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Lawmakers Start Weighing Bills At State Capitol

Snow falls at the State Capitol on Friday afternoon.
Scott Franz
Capitol Coverage
Snow falls at the State Capitol on Friday afternoon.

It was a busy week at the State Capitol as lawmakers started debating an initial round of bills at committee hearings and Gov. Jared Polis issued his first executive order to promote electric vehicles.

Here are some highlights, and some things to look for when lawmakers come back on Tuesday.

Lawmaking begins

Some potentially impactful legislation has already passed through committees at the Capitol.

One bill getting early support is a measure that aims to add more transparency to hospital costs. The bill from Democratic Rep. Chris Kennedy would require hospitals to provide the state with a more detailed spending report each year. Proponents say it will allow the state to see and flag any excessive or wasteful spending. The bill passed an initial vote in the House Health and Insurance Committee.

In a Senate committee, a bill that would give the state more resources to combat the problem of drones interrupting firefighting operations passed unanimously.

Polis goes to bat for budget

A lot of buzz surrounded the new governor’s budget proposal headlined by a $227 million request for free full-day kindergarten. The room where the budget hearing took place was completely full 15 minutes before the meeting even began.

Polis entered the hearing facing some skepticism from members of his own party about the budget. Sen. Dominick Moreno, and Sen. Rachel Zenzinger serve on the Joint Budget Committee that writes the state budget. They held a press conference on Tuesday where they raised questions about whether the funding would be sustainable past the first year. Polis, who wants to pay for the kindergarten classes with better-than-expected revenue projections, thinks it will be. He also spent part of his budget presentation telling each specific member of the Joint Budget Committee how many millions of dollars the proposal would bring to their school districts.

Afterward, lawmakers from both parties predicted they’d have to wait until the spring to decide whether to fund the plan. They said they wanted to see what other priorities might come forward in the coming weeks.

Secretary of State lays out priorities

New Secretary of State Jena Griswold said Thursday she wants to look into opening polling centers on Sundays before election days and add more voter registration kiosks in government offices. She is also calling for campaign finance reform that would shine a light on secret political spending.

Listen to Griswold’s remarks here:Secretary of State Jena Griswold outlines her priorities

A big week ahead for health care policy

A proposal to create a state backed public insurance option will be discussed Thursday. Rep. Dylan Roberts proposed legislation that aims to reduce the skyrocketing cost of insurance premiums on the Western Slope. He thinks the state-backed option will lead to more competition and bring down health care costs.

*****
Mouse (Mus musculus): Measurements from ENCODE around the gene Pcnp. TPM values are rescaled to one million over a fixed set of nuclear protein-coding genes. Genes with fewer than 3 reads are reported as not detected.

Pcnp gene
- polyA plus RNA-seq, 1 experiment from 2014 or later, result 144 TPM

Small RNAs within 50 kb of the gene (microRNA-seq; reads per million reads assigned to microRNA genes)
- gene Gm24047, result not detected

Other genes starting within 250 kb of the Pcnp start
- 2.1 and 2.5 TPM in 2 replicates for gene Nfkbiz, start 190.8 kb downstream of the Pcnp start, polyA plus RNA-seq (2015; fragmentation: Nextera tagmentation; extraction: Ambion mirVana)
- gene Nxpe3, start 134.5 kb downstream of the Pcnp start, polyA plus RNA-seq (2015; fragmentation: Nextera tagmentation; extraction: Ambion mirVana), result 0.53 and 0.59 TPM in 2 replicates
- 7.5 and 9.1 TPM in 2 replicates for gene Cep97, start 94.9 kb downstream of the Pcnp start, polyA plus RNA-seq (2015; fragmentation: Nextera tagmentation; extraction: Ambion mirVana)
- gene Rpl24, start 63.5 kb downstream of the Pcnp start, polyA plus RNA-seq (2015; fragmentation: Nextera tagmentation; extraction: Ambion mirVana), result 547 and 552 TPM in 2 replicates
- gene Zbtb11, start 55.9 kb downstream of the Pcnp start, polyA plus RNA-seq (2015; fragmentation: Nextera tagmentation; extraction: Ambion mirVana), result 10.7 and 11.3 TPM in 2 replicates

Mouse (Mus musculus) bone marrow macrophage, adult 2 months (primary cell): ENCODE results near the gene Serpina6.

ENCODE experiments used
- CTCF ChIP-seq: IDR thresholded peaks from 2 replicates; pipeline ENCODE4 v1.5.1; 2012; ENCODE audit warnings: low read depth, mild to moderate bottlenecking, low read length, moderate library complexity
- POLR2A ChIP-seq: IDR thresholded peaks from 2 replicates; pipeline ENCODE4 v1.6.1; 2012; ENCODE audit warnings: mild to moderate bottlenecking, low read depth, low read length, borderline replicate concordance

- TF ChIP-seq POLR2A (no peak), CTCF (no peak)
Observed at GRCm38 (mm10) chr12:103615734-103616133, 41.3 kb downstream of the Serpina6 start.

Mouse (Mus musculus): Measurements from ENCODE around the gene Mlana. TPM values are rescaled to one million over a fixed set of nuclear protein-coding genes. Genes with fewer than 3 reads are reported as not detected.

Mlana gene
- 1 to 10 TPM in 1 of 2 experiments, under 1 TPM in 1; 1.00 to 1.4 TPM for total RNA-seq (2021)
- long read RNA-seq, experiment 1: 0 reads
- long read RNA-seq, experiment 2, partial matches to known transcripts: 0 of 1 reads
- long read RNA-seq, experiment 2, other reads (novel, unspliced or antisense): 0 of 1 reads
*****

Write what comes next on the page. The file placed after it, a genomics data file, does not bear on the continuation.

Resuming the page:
Scott Franz reports on one lawmaker's plan to bring more competition to the heath insurance market for the western slope.

Polis didn’t weigh in on this public option during his State of the State address. He did announce the creation of the Office of Saving People Money on Health Care. Lawmakers await more detailed plans for the office.

Impactful legislation ahead

From a proposed ban on all cell phone use while driving to a bill that would let municipalities prohibit tobacco sales to anyone under 21, there are still several pieces of legislation set to be heard in the coming weeks.

Capitol Coverage is a collaborative public policy reporting project, providing news and analysis to communities across Colorado for more than a decade. Eleven public radio stations participate in Capitol Coverage from throughout Colorado.

Lawmakers Start Weighing Bills At State Capitol

Copyright 2019 KUNC

Scott Franz is a government watchdog reporter and photographer from Steamboat Springs. He spent the last seven years covering politics and government for the Steamboat Pilot & Today, a daily newspaper in northwest Colorado. His reporting in Steamboat stopped a police station from being built in a city park, saved a historic barn from being destroyed and helped a small town pastor quickly find a kidney donor. His favorite workday in Steamboat was Tuesday, when he could spend many of his mornings skiing untracked powder and his evenings covering city council meetings. Scott received his journalism degree from the University of Colorado at Boulder. He is an outdoorsman who spends at least 20 nights a year in a tent. He spoke his first word, 'outside', as a toddler in Edmonds, Washington. Scott visits the Great Sand Dunes, his favorite Colorado backpacking destination, twice a year. Scott's reporting is part of Capitol Coverage, a collaborative public policy reporting project, providing news and analysis to communities across Colorado for more than a decade. Fifteen public radio stations participate in Capitol Coverage from throughout Colorado.
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